Bestselling author Walter Isaacson has previously written noted biographies of such revolutionary thinkers as Albert Einstein, Benjamin Franklin and Steve Jobs.
His latest book is “Leonardo da Vinci” (Simon & Schuster, a division of CBS), about the Italian Renaissance artist and inventor.
Read an excerpt from his book below — and don’t miss Dr. Jon LaPook’s interview with Isaacson on “Sunday Morning” October 15!
Leonardo da Vinci had the good luck to be born out of wedlock. Otherwise, he would have been expected to become a notary, like the firstborn legitimate sons in his family stretching back at least five generations.
His family roots can be traced to the early 1300s, when his great-great- great-grandfather, Michele, practiced as a notary in the Tuscan hill town of Vinci, about seventeen miles west of Florence.* With the rise of Italy’s mercantile economy, notaries played an important role drawing up commercial contracts, land sales, wills, and other legal documents in Latin, often garnishing them with historical references and literary flourishes.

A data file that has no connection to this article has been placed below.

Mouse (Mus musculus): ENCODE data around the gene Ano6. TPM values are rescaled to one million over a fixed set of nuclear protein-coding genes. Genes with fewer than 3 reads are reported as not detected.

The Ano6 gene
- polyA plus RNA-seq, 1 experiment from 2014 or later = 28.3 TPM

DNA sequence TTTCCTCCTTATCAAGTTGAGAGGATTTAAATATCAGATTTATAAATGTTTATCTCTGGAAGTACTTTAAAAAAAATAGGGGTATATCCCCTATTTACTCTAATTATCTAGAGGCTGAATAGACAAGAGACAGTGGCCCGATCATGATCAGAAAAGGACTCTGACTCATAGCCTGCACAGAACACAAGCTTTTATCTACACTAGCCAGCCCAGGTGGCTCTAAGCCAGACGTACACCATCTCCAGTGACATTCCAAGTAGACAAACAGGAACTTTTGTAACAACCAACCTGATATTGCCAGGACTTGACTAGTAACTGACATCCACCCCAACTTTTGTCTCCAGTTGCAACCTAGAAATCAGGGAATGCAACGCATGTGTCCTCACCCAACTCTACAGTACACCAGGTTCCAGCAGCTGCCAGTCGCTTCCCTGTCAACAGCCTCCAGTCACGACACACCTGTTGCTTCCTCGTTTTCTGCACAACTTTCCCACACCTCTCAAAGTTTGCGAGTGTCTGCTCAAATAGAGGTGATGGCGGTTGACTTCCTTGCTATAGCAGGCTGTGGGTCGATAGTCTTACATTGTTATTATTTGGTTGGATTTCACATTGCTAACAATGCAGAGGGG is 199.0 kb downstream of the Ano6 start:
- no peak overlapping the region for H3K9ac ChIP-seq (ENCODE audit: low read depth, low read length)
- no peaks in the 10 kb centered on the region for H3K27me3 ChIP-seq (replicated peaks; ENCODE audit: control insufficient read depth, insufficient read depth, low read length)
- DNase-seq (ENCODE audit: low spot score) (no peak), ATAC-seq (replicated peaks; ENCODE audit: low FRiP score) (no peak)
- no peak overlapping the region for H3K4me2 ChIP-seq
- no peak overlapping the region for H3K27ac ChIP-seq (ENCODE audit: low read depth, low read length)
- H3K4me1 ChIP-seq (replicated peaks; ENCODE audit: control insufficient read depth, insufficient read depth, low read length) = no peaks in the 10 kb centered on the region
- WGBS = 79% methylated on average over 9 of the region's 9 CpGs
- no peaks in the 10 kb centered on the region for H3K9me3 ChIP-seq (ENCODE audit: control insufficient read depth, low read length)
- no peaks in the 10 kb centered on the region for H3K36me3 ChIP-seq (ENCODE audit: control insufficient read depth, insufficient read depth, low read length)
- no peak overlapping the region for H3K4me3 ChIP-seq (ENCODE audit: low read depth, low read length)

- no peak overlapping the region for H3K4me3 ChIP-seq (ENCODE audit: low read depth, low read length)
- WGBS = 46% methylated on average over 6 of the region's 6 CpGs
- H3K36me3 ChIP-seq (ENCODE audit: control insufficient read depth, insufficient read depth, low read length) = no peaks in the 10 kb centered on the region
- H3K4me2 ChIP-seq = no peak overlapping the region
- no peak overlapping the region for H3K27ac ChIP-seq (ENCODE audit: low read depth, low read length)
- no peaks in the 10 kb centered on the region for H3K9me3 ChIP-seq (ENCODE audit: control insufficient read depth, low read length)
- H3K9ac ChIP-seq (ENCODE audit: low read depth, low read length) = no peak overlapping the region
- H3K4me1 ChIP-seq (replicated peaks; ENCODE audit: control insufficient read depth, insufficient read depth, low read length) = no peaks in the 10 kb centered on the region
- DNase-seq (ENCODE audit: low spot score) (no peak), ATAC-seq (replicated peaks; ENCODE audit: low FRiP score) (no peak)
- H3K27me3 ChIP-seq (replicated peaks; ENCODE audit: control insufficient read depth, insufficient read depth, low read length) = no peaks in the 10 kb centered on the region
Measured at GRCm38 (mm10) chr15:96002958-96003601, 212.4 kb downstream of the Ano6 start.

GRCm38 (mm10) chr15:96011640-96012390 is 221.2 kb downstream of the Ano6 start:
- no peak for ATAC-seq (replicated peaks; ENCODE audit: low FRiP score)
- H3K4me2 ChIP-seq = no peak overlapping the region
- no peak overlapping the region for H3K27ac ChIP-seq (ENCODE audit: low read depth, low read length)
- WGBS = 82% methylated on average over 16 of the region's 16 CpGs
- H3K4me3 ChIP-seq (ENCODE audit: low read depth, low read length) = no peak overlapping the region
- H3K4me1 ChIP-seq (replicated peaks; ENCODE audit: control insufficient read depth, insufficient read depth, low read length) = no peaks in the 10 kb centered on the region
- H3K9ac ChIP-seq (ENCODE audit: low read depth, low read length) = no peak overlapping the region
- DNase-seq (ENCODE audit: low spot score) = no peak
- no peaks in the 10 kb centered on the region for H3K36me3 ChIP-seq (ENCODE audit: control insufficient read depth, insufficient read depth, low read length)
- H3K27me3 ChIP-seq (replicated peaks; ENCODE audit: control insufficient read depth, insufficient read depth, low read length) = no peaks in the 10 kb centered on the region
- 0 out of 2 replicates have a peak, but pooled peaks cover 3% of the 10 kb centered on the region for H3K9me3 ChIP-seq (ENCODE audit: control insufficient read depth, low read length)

* Leonardo da Vinci is sometimes incorrectly called “da Vinci,” as if that were his last name rather than a descriptor meaning “from Vinci.” However, the usage is not as egregious as some purists proclaim. During Leonardo’s lifetime, Italians increasingly began to regularize and register the use of hereditary surnames, and many of these, such as Genovese and DiCaprio, derived from family hometowns. Both Leonardo and his father, Piero, frequently appended “da Vinci” to their names. When Leonardo moved to Milan, his friend the court poet Bernardo Bellincioni referred to him in writing as “Leonardo Vinci, the Florentine.”
Because Michele was a notary, he was entitled to the honorific “Ser” and thus became known as Ser Michele da Vinci. His son and grandson were even more successful…